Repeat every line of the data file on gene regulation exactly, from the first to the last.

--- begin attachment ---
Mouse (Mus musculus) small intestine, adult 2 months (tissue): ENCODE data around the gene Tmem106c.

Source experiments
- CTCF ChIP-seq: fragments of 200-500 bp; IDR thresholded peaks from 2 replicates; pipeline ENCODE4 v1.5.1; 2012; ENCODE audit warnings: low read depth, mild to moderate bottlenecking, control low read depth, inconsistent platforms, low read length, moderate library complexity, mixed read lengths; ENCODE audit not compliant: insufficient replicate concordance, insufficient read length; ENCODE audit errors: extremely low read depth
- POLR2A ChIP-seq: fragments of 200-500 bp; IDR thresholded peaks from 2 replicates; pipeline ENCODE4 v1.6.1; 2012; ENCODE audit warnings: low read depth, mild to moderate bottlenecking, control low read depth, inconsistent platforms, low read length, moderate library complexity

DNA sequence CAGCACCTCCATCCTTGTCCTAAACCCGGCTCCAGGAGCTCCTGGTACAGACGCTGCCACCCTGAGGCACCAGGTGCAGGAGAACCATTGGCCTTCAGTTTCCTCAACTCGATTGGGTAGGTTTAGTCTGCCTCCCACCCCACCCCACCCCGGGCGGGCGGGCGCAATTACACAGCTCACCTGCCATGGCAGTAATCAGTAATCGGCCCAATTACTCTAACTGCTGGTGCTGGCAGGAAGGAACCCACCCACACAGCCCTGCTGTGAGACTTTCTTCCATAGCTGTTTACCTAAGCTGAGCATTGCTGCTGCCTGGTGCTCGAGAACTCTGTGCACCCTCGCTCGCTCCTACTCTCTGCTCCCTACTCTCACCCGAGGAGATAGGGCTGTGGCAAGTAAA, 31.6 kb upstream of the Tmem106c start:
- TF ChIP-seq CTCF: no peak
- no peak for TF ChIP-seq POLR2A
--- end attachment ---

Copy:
Mouse (Mus musculus) small intestine, adult 2 months (tissue): ENCODE data around the gene Tmem106c.

Source experiments
- CTCF ChIP-seq: fragments of 200-500 bp; IDR thresholded peaks from 2 replicates; pipeline ENCODE4 v1.5.1; 2012; ENCODE audit warnings: low read depth, mild to moderate bottlenecking, control low read depth, inconsistent platforms, low read length, moderate library complexity, mixed read lengths; ENCODE audit not compliant: insufficient replicate concordance, insufficient read length; ENCODE audit errors: extremely low read depth
- POLR2A ChIP-seq: fragments of 200-500 bp; IDR thresholded peaks from 2 replicates; pipeline ENCODE4 v1.6.1; 2012; ENCODE audit warnings: low read depth, mild to moderate bottlenecking, control low read depth, inconsistent platforms, low read length, moderate library complexity

DNA sequence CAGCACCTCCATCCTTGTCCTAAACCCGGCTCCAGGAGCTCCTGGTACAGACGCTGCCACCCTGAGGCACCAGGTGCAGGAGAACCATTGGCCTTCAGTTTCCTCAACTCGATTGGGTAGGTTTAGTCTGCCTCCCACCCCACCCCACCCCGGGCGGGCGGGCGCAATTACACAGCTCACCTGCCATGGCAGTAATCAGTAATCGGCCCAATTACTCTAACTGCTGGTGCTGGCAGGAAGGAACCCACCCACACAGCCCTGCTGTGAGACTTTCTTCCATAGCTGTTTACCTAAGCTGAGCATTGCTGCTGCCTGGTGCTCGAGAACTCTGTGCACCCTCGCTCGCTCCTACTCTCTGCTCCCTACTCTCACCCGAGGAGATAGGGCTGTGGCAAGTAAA, 31.6 kb upstream of the Tmem106c start:
- TF ChIP-seq CTCF: no peak
- no peak for TF ChIP-seq POLR2A